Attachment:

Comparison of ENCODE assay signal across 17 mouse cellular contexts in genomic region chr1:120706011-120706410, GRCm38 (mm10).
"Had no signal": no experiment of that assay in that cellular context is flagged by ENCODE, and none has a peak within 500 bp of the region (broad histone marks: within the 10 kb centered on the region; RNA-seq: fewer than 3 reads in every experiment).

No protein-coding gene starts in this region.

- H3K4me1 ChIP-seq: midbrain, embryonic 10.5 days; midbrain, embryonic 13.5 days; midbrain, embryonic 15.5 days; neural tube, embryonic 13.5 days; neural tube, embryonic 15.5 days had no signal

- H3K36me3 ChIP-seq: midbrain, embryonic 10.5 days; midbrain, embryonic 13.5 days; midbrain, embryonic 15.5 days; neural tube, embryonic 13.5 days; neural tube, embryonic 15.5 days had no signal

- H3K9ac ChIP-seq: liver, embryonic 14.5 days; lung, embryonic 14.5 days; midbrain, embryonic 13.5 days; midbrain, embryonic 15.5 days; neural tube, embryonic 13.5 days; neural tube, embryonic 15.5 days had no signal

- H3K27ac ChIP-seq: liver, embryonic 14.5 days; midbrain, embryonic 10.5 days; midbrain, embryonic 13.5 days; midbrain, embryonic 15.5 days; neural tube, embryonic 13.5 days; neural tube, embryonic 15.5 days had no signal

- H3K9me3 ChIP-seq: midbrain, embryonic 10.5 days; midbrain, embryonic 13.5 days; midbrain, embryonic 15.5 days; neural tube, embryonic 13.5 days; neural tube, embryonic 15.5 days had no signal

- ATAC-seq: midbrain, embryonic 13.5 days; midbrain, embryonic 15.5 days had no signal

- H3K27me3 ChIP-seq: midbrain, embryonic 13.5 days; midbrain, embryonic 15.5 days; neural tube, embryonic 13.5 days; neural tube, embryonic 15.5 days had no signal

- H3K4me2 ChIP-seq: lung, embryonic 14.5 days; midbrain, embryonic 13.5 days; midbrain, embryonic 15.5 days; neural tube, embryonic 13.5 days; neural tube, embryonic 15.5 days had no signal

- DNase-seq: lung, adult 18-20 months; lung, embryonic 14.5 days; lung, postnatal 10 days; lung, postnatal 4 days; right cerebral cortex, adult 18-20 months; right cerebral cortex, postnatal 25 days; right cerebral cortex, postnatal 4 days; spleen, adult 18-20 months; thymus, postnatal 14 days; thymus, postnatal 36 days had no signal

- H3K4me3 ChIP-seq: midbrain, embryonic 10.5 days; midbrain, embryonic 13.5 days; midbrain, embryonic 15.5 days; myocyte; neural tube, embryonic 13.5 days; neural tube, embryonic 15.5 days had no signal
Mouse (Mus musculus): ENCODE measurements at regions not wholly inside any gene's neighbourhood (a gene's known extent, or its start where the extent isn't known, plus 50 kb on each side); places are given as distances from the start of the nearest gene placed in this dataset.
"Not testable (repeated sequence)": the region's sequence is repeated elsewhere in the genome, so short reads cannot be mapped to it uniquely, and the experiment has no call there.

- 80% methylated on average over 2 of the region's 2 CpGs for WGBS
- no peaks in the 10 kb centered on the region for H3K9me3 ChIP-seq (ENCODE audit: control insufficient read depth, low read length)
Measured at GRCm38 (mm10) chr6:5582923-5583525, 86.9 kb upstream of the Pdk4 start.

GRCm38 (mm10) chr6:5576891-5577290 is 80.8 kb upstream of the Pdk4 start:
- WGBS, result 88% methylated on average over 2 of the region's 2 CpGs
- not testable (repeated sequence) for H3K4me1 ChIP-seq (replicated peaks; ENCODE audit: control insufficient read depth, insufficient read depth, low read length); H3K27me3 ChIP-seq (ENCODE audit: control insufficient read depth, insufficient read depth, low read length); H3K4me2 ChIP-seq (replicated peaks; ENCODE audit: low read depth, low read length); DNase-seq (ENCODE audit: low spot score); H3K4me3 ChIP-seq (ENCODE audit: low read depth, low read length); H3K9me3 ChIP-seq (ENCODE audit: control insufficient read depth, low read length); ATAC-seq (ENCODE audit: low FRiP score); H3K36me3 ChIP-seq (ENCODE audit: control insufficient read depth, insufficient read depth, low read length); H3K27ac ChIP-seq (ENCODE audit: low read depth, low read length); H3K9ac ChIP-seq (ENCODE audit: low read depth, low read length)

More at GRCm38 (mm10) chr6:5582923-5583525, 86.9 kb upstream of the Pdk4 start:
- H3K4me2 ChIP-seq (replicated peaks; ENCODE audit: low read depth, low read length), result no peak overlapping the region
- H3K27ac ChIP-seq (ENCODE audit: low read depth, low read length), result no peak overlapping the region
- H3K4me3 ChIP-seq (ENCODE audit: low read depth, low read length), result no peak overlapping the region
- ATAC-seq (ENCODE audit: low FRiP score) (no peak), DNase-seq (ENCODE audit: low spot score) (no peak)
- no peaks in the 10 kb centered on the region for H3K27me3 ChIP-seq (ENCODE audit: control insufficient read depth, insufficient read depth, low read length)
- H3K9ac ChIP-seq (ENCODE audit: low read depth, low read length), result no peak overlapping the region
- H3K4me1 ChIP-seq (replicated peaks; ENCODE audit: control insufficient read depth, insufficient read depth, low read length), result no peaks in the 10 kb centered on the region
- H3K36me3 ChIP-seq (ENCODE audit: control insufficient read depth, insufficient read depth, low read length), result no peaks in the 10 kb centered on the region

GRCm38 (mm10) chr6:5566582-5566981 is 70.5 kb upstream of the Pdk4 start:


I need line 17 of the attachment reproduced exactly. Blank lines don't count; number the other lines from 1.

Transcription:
- no peaks in the 10 kb centered on the region for H3K9me3 ChIP-seq (ENCODE audit: control insufficient read depth, low read length)